Taylor Richardson

14-year-old activist collaborates with Lottie Dolls to inspire girls to pursue careers in STEM

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Jun 30, 2018, 3:30 PM EDT

Taylor Richardson wants to make young girls' STEM dreams come true.

Since successfully raising money via GoFundMe to take herself to space camp for the first time when she was only 9 years old, the young advocate has since gone on to crowdfund for other important initiatives intended to raise STEM awareness for young girls of color and their communities. She's held GoFundMe campaigns to raise money for girls to see 2016's Hidden Figures, as well as 2018's A Wrinkle in Time, which showcase black women working in STEM fields and becoming a part of "the sci-fi cultural canon," according to Richardson. 

In addition to her crowdfunding campaigns, Richardson has also taken steps to foster the importance of reading, setting up local book drives called "Taylor's Take Flight With a Book" which has donated over 8,000 books. It's all part of Richardson's goal to educate kids, especially young children of color, in the hopes of diversifying the STEM landscape in the future.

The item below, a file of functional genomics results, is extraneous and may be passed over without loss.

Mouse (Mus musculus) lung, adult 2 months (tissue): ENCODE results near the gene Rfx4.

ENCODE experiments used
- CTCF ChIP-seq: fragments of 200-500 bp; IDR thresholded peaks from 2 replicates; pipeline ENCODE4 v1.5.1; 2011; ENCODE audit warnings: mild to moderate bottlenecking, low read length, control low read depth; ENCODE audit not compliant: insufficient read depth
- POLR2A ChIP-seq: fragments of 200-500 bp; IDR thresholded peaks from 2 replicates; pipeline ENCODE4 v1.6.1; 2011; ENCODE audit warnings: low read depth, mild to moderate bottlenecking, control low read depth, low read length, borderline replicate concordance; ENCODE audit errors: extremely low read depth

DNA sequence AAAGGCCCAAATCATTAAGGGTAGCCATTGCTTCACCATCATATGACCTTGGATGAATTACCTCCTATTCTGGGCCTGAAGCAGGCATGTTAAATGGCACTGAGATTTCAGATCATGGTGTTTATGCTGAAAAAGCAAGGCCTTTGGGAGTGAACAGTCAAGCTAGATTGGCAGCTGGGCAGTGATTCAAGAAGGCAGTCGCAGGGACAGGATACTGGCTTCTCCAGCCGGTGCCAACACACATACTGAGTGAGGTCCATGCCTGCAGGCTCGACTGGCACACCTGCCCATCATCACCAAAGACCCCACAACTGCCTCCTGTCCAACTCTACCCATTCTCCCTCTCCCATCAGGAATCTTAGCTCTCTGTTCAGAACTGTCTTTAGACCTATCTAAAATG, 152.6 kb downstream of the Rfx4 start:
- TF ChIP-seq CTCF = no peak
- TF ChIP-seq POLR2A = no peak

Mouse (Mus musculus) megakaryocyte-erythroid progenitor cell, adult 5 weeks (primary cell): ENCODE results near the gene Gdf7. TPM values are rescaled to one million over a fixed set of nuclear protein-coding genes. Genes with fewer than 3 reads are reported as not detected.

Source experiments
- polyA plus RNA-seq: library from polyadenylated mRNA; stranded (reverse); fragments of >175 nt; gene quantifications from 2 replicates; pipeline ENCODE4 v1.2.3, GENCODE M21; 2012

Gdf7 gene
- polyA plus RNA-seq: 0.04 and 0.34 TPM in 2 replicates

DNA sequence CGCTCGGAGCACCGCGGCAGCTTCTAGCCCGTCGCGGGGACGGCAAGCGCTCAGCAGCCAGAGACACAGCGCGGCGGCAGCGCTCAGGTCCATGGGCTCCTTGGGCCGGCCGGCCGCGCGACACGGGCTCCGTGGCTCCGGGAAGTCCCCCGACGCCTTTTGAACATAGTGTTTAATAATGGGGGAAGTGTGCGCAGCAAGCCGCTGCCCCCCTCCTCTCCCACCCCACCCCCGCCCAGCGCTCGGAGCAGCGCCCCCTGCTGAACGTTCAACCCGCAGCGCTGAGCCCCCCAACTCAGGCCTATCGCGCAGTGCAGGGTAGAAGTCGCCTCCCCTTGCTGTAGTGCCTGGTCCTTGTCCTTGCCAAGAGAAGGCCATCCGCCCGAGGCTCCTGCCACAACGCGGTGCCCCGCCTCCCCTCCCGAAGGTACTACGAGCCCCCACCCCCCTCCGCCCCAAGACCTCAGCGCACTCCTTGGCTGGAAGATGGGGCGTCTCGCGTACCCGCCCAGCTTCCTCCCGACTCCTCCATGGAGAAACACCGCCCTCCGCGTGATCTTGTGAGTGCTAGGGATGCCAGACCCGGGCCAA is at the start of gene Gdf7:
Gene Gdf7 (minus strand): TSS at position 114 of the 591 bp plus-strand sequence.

Now, company Lottie Dolls, which creates dolls inspired by real kids and frequently promotes STEM subjects in their own line, is honoring Richardson with her very own doll. The news was announced by Lottie CEO and co-founder Ian Harkin at this year's InspireFest, where Richardson also gave a keynote speech on stage.

"Last year, we made a decision that every single product that we’re doing now going forward is gonna be inspired by ideas sent to us by kids," Harkin said. "This year we’re gonna be launching a new product with Taylor."

While the doll inspired by Richardson won't be available for purchase until just prior to the Christmas season in December, 7-year-old Havana, a self-described "future POTUS, astronaut and artist" inspired by Richardson's advocacy received one of the first "Taylor dolls," and added that she and Richardson would be meeting up in the new future to talk about their common goal of "[fighting] for girls' education."

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